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Soaking up the islands’ culture

A week after the death of poet Derek Walcott, Angela Cobbinah finds a new book examining the effect the Caribbean has had on global culture an absorbing read

23 March, 2017 — By Angela Cobbinah

Caribbean cultural global influence has extended to the Notting Hill Carnival. Photo: Angela Cobbinah

FOR Joshua Jelly-Schapiro the poet Derek Walcott is but one example of the “outsized global figures the Caribbean has produced in abundance”. Walcott, who died last Friday aged 87, was, alongside VS Naipaul, one of two Nobel Laureates to hail from a region characterised in the popular imagination by palm-fringed beaches and rum cocktails.

There have been no shortage of other writers of international stature to emerge from the islands, not to mention the great intellectuals and outstanding musicians, a phenomenon the Trinidadian scholar CLR James attributes to the Caribbean’s own “peculiar” history and culture.

It is this peculiarity that Jelly-Schapiro attempts to unpick as he travels through the 28 nations formed from the thousand-plus islands in the archipelago, from Cuba, the largest, to Antigua, like St Lucia, Walcott’s birthplace, a proverbial dot in the ocean.

Originally inhabited by Amerindians before being invaded by the imperialist powers, the Caribbean formed the nexus of transatlantic slavery for 300 years. At least six million West Africans were shipped in to work the plantations, more than 10 times the number who arrived in the US, an existential dominance that helped fuel waves of slave revolts and, later, opposition to colonial rule.

Other migrations followed, including indentured workers from the Indian sub-continent and Ireland, and the result is a unique cultural hybridity that has “expanded beyond the sea with a vengeance” to decisively shape the modern world. It is in fact “the place where globalisation began”.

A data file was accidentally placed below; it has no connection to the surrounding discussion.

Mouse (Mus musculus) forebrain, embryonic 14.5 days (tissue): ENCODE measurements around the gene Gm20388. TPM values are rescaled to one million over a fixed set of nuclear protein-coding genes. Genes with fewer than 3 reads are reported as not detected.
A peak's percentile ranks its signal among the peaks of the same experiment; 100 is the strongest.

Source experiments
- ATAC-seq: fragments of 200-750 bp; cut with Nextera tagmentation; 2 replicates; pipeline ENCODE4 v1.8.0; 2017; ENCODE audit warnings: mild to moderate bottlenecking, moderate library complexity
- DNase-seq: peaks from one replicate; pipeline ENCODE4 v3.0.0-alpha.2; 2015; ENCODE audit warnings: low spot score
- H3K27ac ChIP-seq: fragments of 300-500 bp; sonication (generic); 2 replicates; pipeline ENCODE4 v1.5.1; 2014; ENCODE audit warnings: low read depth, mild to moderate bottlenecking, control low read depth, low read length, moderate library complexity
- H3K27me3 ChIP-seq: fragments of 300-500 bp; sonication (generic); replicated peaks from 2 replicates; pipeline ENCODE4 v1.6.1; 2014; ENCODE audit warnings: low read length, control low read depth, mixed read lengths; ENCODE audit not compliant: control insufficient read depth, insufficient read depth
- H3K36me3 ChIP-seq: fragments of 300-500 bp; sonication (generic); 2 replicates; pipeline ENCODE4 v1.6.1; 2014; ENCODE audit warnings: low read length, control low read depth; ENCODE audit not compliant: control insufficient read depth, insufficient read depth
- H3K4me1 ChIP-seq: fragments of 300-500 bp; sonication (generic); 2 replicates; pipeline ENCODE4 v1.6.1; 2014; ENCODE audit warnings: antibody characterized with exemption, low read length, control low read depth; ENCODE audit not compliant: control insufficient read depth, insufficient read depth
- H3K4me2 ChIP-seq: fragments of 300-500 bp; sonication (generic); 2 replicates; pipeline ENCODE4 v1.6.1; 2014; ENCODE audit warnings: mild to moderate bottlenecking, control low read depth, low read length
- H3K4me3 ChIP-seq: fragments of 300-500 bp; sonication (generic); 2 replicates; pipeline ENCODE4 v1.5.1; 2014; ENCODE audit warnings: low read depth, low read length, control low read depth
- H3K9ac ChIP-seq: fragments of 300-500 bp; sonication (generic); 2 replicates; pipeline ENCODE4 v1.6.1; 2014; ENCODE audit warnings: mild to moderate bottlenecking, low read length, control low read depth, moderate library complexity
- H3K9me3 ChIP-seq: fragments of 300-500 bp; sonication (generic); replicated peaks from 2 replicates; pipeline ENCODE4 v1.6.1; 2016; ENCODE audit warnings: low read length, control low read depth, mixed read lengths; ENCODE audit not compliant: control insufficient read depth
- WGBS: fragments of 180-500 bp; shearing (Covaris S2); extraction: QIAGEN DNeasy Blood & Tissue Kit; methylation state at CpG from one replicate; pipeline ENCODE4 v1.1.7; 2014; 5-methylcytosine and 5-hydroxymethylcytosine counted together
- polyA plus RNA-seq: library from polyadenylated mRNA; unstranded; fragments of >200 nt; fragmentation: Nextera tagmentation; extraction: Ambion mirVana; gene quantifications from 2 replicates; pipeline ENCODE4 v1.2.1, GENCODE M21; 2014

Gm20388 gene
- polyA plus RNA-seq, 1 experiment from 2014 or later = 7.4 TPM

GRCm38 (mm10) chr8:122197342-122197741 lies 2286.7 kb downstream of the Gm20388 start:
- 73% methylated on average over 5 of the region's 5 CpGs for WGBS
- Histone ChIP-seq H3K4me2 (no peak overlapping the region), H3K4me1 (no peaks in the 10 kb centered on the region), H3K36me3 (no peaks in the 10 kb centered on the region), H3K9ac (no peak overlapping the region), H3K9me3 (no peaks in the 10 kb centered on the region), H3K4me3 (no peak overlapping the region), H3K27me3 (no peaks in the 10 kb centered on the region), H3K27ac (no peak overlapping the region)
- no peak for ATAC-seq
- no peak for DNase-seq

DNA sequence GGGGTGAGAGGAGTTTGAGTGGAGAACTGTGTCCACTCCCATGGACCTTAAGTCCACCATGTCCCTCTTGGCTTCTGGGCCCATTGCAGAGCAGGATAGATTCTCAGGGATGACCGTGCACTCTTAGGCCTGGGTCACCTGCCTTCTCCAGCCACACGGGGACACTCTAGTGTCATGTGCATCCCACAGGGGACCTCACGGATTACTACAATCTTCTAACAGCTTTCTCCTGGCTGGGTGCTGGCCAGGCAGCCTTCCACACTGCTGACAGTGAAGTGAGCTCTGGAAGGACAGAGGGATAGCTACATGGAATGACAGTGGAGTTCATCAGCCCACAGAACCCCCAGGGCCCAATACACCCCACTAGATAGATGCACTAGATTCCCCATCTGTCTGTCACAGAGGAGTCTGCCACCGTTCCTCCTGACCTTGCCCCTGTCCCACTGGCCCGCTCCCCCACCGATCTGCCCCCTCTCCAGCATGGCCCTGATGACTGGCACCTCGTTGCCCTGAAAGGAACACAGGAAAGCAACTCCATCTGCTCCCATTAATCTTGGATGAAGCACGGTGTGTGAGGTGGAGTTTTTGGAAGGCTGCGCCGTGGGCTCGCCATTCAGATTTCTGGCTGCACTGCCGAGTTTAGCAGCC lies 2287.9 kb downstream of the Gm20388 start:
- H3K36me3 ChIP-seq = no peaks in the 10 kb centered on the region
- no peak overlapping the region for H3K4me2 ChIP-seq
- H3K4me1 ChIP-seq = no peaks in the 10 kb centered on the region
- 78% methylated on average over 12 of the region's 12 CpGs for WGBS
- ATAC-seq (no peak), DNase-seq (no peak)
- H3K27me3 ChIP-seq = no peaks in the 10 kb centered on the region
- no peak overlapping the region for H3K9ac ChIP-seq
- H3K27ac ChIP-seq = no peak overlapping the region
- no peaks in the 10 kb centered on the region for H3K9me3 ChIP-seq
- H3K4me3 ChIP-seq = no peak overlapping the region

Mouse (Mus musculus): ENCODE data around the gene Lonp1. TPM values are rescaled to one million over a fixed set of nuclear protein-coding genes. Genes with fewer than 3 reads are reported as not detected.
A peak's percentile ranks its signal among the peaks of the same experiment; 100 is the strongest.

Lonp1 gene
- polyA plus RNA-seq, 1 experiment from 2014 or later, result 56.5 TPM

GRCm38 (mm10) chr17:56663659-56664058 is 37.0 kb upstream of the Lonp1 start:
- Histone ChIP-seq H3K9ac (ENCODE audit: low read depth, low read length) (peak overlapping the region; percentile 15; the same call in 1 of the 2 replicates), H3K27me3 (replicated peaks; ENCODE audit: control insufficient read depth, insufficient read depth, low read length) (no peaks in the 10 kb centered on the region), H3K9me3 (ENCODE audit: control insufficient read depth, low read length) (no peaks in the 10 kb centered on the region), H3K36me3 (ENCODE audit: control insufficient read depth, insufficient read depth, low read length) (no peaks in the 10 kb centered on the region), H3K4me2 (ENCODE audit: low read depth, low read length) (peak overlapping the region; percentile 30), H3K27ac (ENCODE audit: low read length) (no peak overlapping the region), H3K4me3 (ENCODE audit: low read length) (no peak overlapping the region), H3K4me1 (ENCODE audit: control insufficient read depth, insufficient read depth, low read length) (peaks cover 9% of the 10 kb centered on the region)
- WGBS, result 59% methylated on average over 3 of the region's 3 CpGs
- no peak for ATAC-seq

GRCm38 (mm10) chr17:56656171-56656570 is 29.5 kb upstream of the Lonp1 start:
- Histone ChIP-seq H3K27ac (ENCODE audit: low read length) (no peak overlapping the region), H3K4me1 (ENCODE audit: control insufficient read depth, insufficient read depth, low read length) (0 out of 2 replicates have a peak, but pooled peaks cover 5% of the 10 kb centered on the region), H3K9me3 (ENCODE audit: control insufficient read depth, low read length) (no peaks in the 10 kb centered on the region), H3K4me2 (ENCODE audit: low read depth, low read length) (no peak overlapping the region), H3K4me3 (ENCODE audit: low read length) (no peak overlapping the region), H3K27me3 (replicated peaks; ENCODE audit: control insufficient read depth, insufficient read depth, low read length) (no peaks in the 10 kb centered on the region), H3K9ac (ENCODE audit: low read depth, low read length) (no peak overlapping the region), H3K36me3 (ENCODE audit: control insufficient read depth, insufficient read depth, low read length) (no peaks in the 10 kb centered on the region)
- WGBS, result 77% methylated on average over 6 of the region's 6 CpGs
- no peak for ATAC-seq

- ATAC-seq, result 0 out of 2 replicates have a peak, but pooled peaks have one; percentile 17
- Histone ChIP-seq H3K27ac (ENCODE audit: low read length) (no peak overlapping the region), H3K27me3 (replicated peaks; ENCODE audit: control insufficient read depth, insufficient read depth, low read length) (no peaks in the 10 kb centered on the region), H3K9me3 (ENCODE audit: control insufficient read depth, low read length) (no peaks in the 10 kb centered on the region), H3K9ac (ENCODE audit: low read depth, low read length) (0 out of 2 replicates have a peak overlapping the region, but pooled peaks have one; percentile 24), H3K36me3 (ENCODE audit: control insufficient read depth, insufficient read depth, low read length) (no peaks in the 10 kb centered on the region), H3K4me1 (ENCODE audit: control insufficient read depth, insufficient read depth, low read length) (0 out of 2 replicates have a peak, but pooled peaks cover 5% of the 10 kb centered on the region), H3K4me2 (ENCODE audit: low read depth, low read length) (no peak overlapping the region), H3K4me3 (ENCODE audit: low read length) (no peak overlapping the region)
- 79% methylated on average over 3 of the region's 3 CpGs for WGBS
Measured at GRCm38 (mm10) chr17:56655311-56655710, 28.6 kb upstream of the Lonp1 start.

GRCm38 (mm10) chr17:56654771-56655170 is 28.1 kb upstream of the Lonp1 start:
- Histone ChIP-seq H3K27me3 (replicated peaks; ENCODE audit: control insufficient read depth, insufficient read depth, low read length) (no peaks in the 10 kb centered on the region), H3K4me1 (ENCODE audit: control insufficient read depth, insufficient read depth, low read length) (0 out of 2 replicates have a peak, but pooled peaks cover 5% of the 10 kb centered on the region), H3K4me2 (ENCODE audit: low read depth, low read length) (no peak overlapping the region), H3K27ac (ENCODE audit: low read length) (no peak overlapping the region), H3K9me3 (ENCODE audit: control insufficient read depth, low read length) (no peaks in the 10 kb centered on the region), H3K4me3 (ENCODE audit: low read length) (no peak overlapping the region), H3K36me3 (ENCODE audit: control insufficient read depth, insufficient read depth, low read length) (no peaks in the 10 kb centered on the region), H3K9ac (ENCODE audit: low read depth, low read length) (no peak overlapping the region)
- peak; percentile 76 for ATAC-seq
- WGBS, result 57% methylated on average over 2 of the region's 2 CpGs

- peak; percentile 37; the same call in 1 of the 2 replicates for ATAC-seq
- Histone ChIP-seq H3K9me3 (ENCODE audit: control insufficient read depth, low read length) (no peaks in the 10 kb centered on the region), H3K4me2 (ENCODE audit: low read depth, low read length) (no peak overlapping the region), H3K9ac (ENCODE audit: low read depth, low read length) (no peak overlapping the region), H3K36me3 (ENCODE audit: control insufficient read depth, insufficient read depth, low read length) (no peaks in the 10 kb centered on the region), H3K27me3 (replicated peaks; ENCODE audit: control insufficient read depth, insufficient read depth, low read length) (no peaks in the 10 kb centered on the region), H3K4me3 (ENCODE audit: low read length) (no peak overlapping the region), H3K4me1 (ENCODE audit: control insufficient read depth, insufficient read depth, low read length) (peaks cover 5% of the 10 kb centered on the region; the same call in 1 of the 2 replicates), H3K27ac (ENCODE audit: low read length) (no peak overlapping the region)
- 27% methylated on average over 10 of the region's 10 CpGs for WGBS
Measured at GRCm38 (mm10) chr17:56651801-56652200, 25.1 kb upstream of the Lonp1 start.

Derek Walcott. Photo: Bert Nienhuis

Jelly-Schapiro has been visiting the Caribbean for more than a decade, first as a Yale undergraduate then as an academic, and while the book is scholarly in approach it is full of lively asides as he gets up front and personal with assorted locals – like Madam Diamette, a Haitian trader he meets on a beach before she sets off by boat to the Dominican Republic to buy goods, an enterprise that would be cut short a few months later by the hostile DR authorities.

In his first chapter on Jamaica, he examines the life and times of Bob Marley, whose search for roots via sublime pop found universal resonance, so introducing reggae to the world. Mambo maestro Arsenio Rodrigues, poet-turned-politician Aime Cesaire, novelist Jean Rhys, and CLR James himself are among the other famous names the author discusses.

As a white man from New England whose Caribbean awakening began with a teenage crush on Marley, Jelly-Schapiro is bound to annoy with his sweeping assertions and obtuse political reasoning, for example blaming Cuba’s economic tribulations on its creaky communist bureaucracy rather than the spiteful decades-long US embargo.

But he can also be amusingly perceptive. His description of taking a flight from St Vincent, a sovereign state, to its much more prosperous neighbour Martinique, an overseas region of France, speaks volumes, the former characterised by a bored customs agent dressed in a blue uniform faded by too many washes, the latter by an official in de Gaulle-style cap and blinding-white shirt who barks questions at him.

Sadly, after enriching Europe over the centuries, much of the Caribbean finds itself marginalised, its nation states too small and puny to withstand encroachment by global conglomerates or to negotiate favourable trade deals for the few commodities it still exports. If they have not become offshore tax havens, most countries are forced to rely on tourism to fill their coffers, sometimes selling themselves in demeaning ways.

US-run Puerto Rico, the most popular tourist destination in the Caribbean, has been pauperised by a debt crisis of Greek proportions, while life in Jamaica and Trinidad is marred by politically influenced gang violence.

The sheer bulk of information that Jelly-Schapiro delivers can be daunting, not helped by his often dense, paragraph-long sentences. But he has produced an absorbing introduction to the region as a whole, one that is clearly motivated by a love for all things Caribbean.

Island People, The Caribbean and the World. By Joshua Jelly-Schapiro Canongate, £22

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